A shake-up in UK engineering education is needed to address the current skills gap and shortage of engineers, a new report revealed today. Engineering Skills for the Future – the 2013 Perkins review revisited calls for more support for higher education institutions and apprenticeships, and the upskilling of engineers to manage increasing digitalisation in their industry.
The report marks five years on from Engineering skills: Perkins review; when chemical engineer Professor John Perkins, a Fellow of the Institution of Chemical Engineers (IChemE), was commissioned by the Government to undertake the first review of engineering education from primary to professional level.
His latest instalment revisits the original challenges and recommendations set out in 2013; in order to provide a roadmap for government and the engineering community to action, now and into the future.
There has been increased support for apprenticeships and the introduction of Technician Level (T Levels) in the last five years. Today’s report recommends that the recently introduced apprenticeship levy should give more spending control to organisations; and subject content in T Levels should provide a broad technical education across disciplines, to enable students to have a broad range of routes into an engineering career, or higher education.
IChemE is supportive of this work. It has partnered with the University of Chester to offer the first chemical engineering degree apprenticeship in the UK and is currently working to ensure the degree is IChemE accredited.
According to the report, the UK’s track record of work placements is poor, and organisations have found it challenging to support the 45-day industrial placement required as part of T Levels. With 90% of the engineering businesses having fewer than 10 people, there are concerns the infrastructure is not robust enough to support and nurture professional development through work placements.
Work placements were highlighted as an advantage to employment prospects in IChemE’s 2017 report Social mobility and the chemical engineering profession in the UK. Support for the professional development of young chemical engineers and the provision of industrial work placements are actively encouraged in the requirements to become an IChemE Corporate Partner.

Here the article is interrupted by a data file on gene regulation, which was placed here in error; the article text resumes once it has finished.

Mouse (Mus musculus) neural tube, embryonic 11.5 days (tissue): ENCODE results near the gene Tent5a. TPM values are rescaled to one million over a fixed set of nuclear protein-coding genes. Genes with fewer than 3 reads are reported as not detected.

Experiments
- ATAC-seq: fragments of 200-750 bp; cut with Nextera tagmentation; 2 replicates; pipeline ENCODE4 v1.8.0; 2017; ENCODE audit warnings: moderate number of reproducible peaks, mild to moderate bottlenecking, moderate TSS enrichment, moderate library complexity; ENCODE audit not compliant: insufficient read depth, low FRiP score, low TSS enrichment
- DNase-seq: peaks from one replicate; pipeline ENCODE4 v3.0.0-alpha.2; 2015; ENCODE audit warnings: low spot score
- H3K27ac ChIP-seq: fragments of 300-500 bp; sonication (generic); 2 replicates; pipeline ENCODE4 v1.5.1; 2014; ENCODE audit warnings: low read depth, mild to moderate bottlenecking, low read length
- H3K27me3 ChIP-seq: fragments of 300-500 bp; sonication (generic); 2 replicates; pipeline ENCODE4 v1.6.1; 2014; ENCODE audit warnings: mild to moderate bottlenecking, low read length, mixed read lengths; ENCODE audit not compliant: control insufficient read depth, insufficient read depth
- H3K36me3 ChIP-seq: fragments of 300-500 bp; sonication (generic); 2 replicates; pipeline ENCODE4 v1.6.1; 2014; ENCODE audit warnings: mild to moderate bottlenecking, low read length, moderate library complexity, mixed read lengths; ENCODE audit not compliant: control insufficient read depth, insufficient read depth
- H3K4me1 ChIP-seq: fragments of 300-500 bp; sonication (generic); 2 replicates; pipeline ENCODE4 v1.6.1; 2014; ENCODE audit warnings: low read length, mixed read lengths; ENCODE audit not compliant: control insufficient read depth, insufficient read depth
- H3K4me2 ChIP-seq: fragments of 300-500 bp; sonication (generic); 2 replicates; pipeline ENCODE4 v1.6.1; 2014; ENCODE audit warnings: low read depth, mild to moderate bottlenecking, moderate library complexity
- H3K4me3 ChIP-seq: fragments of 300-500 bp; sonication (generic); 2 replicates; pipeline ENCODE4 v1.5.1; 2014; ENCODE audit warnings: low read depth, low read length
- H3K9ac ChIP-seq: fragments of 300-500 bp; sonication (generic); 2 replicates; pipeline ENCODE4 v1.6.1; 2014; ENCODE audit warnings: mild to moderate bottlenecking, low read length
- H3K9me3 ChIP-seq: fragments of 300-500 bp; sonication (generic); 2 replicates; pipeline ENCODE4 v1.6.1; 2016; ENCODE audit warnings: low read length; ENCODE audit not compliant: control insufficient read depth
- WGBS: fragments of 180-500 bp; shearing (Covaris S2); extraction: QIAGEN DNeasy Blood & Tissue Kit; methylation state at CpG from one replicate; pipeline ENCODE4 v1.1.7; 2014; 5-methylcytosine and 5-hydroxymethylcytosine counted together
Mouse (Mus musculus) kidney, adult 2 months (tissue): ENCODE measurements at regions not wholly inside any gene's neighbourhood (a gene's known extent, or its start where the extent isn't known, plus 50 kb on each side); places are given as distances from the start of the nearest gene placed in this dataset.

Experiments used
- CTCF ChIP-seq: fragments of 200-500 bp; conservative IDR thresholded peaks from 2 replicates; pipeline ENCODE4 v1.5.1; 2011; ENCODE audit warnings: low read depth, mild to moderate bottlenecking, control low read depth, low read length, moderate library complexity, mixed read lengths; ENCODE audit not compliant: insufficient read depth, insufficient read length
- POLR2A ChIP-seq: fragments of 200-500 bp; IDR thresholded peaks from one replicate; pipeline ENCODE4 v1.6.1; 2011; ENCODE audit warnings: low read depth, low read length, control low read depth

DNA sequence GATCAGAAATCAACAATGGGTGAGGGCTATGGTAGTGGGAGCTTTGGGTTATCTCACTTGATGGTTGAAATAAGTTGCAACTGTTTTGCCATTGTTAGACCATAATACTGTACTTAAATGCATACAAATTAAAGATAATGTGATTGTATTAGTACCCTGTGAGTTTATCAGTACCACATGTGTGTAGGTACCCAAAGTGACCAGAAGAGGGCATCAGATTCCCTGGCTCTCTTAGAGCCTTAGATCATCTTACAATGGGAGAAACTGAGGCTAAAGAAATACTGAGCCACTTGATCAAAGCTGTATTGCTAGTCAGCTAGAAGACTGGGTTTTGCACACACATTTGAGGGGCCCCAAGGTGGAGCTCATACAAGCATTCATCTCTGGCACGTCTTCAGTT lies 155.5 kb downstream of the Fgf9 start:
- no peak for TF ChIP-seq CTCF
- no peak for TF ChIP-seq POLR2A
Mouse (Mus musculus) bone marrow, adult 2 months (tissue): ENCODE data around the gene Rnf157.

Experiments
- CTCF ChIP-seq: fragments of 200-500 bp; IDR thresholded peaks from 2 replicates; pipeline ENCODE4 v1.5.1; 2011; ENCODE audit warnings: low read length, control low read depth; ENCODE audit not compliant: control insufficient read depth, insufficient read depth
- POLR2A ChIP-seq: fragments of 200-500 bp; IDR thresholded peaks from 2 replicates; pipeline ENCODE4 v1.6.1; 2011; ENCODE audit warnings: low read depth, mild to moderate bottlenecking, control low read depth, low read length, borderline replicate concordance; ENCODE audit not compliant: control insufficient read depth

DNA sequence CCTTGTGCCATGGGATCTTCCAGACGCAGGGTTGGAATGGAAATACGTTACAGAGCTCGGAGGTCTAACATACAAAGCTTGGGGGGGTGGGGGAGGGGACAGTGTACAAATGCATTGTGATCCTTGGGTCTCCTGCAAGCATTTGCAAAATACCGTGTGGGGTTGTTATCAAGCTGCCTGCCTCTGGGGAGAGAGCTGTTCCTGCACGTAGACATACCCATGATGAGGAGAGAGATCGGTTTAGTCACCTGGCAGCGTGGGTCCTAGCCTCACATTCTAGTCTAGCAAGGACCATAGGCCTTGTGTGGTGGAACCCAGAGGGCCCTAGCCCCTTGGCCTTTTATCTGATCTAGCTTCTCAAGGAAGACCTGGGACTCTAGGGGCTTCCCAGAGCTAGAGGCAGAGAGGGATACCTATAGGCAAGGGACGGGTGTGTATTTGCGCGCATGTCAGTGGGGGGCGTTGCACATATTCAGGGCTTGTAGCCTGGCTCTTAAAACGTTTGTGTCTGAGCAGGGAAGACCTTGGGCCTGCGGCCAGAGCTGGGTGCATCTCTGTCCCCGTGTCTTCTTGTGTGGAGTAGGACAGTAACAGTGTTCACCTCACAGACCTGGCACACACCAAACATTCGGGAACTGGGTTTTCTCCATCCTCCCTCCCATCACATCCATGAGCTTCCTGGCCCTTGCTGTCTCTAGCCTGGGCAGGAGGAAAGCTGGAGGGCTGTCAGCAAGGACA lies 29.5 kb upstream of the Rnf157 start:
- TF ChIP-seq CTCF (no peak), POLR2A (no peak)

The uncertainty around Britain’s impending exit from the EU has also been highlighted in the report as a potential issue. Almost 560,000 EU Nationals are employed in UK engineering sectors, jobs that look uncertain with no clear immigration policy post-Brexit. The issue is particularly problematic when considering the UK current shortfall of around 37,000 – 59,000, in engineering roles requiring Level 3+ skills.
Since the original Perkins Review, scant progress has been made in addressing the UK’s chronic engineering skills gap too. The report calls on government and the engineering community to upskill engineers and technicians to prepare for a wave of disruptive digital technologies into industry. It is hoped that Brexit presents an opportunity here, providing a stimulus for employers to think more strategically about unlocking the skills potential of their workforce.
Professional Engineering Institutions are cited as having a pivotal role in the upskilling of engineers, by providing a ‘hub’ between industry and individuals to ensure both needs are met. Professional registration was also specified as conferring mobility to engineers, as they highlight key competencies and skills.